This content was paid for and produced by Riskified in partnership with the Commercial Department of the Financial Times.

What is the bottom-line impact of preventing card-not-present (CNP) fraud? Even the most responsible CFO may not have an accurate answer because the true costs of fraud aren’t just a matter of tallying chargebacks. Even the head of fraud may not have an answer at their fingertips – by its nature, fraud is unpredictable. Moreover, much of the “cost” is counterfactual. A CFO needs to ask: how many legitimate orders aren’t being approved because of a subpar approach to fraud prevention?

The problem is that thousands of merchants still combat CNP fraud with a legacy setup: paying for a fraud management system that allows the user to set rules that decide which orders are approved and which are declined. A key shortcoming of this rules-management model is that there’s no buffer between an explosive fraud event and the merchant’s revenue – if the rules fail, the merchant is on the hook for chargebacks. And if the rules are too aggressive, quality orders are then being tossed in the bin. This risk exposure, and what is likely a revenue sinkhole, should make any CFO very uncomfortable.

Forward-thinking ecommerce merchants are shifting to a different fraud-prevention model. An accountable fraud partner can take liability for fraud chargebacks, and contractually agree to maintain minimum approval rates. The only “cost of fraud” becomes the partner’s fixed fee, which will be more than offset by the guaranteed boost in revenue.

The high price of missing accountability

In March 2022, a Total Economic Impact™ (TEI) study was conducted by Forrester Research and, based on analyses of client investments, they examined the ROI that enterprises are able to realize from switching to an accountable fraud partner that offers both a chargeback guarantee and guaranteed approval rates. The report identifies the full array of cost burdens created by a setup that doesn’t involve an accountable partner. It’s these costs that decision-makers may overlook because the up-front fees they pay vendors of rules-based systems appear lower than guaranteed alternatives.

However, a rules-based digital fraud management solution takes no financial accountability for chargebacks or, just as significant, lost revenue caused by false declines. So any perceived savings are quickly erased by a range of negative impacts to the organization that include the following:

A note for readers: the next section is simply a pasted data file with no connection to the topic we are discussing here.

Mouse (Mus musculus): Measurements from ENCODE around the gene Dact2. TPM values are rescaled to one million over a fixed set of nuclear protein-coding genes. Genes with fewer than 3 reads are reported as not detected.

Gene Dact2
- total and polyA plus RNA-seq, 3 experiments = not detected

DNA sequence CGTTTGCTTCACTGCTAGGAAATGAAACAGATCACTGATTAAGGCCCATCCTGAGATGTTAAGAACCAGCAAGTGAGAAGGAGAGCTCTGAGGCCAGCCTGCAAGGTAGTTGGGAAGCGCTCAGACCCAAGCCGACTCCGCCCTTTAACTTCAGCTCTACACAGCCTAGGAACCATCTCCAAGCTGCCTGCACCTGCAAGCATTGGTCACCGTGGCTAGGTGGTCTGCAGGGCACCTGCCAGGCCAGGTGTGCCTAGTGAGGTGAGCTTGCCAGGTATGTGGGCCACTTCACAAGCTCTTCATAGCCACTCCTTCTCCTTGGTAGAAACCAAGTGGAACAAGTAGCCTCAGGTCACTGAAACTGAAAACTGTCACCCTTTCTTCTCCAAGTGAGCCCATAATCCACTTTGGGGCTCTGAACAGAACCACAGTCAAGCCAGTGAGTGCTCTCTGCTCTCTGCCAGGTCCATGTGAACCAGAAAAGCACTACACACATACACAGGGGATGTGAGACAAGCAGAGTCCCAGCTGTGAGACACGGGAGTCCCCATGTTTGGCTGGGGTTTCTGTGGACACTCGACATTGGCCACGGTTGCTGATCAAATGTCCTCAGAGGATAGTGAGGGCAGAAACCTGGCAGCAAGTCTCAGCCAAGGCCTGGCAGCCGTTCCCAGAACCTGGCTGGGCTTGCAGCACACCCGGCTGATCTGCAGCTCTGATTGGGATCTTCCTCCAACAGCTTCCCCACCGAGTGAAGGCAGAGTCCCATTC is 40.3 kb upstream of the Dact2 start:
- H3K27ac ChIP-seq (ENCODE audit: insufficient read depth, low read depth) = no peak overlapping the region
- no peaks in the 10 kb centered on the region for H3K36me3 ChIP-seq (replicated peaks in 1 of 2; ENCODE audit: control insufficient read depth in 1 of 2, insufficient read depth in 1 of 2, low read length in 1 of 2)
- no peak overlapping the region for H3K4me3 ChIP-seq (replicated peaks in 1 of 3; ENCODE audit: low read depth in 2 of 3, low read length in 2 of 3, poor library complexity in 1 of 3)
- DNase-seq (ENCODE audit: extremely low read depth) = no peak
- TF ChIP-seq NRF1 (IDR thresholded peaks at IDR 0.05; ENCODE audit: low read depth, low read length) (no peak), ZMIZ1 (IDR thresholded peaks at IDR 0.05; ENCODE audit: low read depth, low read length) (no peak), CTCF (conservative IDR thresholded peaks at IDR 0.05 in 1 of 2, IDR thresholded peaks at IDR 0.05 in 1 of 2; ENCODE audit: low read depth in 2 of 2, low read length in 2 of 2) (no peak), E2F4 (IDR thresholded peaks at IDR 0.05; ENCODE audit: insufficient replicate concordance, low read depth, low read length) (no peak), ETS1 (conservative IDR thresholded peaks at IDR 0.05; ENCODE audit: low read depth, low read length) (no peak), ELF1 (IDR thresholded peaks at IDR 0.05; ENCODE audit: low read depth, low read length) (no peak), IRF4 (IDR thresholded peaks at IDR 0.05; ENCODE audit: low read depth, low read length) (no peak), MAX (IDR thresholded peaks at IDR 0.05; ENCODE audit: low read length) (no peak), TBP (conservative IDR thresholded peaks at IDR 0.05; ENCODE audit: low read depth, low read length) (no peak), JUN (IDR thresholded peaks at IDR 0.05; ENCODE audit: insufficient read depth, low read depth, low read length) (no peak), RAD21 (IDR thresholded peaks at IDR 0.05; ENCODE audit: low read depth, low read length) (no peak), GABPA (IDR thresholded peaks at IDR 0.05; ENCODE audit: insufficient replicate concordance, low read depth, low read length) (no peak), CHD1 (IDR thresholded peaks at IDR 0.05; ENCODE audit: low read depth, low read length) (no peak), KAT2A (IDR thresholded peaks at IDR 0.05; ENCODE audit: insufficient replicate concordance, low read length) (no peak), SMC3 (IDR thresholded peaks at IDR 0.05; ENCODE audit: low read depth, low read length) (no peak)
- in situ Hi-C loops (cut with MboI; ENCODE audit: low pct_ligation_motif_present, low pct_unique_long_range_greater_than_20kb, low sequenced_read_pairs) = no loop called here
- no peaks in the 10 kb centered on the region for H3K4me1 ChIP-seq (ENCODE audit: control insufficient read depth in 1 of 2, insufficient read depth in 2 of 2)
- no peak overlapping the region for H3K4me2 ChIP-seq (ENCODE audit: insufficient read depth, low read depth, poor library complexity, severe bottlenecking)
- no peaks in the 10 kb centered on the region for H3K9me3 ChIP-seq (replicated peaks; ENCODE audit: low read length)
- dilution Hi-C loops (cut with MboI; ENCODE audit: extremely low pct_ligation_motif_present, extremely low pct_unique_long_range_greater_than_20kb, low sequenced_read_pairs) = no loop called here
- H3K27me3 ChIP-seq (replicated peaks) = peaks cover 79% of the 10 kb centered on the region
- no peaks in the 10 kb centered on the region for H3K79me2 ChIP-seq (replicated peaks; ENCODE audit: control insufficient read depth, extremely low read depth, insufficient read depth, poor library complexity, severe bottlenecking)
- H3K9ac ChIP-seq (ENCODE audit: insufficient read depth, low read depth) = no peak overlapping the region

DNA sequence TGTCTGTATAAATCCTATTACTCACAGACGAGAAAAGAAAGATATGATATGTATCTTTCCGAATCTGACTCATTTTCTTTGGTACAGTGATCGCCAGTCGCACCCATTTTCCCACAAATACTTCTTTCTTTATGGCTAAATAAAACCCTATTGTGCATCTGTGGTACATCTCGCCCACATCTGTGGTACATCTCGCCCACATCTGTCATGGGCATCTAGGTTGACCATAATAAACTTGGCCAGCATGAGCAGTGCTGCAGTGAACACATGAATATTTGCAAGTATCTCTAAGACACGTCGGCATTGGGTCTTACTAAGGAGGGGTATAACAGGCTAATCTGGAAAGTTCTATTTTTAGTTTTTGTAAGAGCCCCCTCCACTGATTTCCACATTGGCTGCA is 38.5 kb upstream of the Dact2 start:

1. Chargebacks. When managing fraud in-house or using a nonaccountable vendor, the merchant pays for chargebacks.
  1. Lost revenue from falsely declined transactions. With a typical rules-based solution, a reported 16 percent of ecommerce transactions declined are actually legitimate (resulting in $11bn lost), according to a 2022 study from Aite-Novarica1 that was published by Experian. Those false declines mean not only lost revenue but also frustrated customers and higher cart abandonment rates.
  1. Slow reaction to changing trends. Teams using rules-based prevention setups end up layering hundreds of rules upon each other, which makes it challenging and manual to assess performance. Shopping and fraud trends move faster than rules-based systems, which means chargebacks (and false declines) can quickly pile up as teams race to adapt to new threats.

The immediate payback of shifting to an accountable partner

The TEI report showed that shifting from a rules-based model to an accountable partnership delivered a 594 percent ROI – and it didn’t take long.

A strategy that offloads accountability for chargebacks to a partner through a chargeback guarantee and approval-rate SLA (setting an agreed-upon rate to approve, for instance, 98 percent of orders) has an immediate impact – a CFO can rely upon a certain level of revenue and removes the risk of a “hit” to the bottom line from a fraud event. This strategy typically involves a higher per-order fee, but the ultimate cost of fraud management is dramatically lower.